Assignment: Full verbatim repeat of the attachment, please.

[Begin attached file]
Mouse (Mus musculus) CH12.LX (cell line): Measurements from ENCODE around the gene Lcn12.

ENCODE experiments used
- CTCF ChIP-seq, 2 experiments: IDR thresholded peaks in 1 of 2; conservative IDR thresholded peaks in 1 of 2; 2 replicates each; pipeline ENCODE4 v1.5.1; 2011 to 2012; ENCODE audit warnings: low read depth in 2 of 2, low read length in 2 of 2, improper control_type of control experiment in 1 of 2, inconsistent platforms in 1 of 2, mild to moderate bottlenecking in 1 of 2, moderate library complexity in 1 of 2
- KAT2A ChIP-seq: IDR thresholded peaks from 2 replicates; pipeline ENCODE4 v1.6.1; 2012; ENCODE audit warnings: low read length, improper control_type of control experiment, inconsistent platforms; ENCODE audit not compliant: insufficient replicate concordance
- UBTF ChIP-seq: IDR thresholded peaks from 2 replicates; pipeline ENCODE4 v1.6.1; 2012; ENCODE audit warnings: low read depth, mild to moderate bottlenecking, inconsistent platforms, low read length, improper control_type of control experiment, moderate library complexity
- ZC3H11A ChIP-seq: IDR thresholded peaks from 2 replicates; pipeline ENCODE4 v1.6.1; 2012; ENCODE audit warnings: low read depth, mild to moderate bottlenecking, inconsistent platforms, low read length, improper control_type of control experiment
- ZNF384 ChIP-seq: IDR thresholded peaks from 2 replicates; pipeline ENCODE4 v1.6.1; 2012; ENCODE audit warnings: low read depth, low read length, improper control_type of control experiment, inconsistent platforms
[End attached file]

Mouse (Mus musculus) CH12.LX (cell line): Measurements from ENCODE around the gene Lcn12.

ENCODE experiments used
- CTCF ChIP-seq, 2 experiments: IDR thresholded peaks in 1 of 2; conservative IDR thresholded peaks in 1 of 2; 2 replicates each; pipeline ENCODE4 v1.5.1; 2011 to 2012; ENCODE audit warnings: low read depth in 2 of 2, low read length in 2 of 2, improper control_type of control experiment in 1 of 2, inconsistent platforms in 1 of 2, mild to moderate bottlenecking in 1 of 2, moderate library complexity in 1 of 2
- KAT2A ChIP-seq: IDR thresholded peaks from 2 replicates; pipeline ENCODE4 v1.6.1; 2012; ENCODE audit warnings: low read length, improper control_type of control experiment, inconsistent platforms; ENCODE audit not compliant: insufficient replicate concordance
- UBTF ChIP-seq: IDR thresholded peaks from 2 replicates; pipeline ENCODE4 v1.6.1; 2012; ENCODE audit warnings: low read depth, mild to moderate bottlenecking, inconsistent platforms, low read length, improper control_type of control experiment, moderate library complexity
- ZC3H11A ChIP-seq: IDR thresholded peaks from 2 replicates; pipeline ENCODE4 v1.6.1; 2012; ENCODE audit warnings: low read depth, mild to moderate bottlenecking, inconsistent platforms, low read length, improper control_type of control experiment
- ZNF384 ChIP-seq: IDR thresholded peaks from 2 replicates; pipeline ENCODE4 v1.6.1; 2012; ENCODE audit warnings: low read depth, low read length, improper control_type of control experiment, inconsistent platforms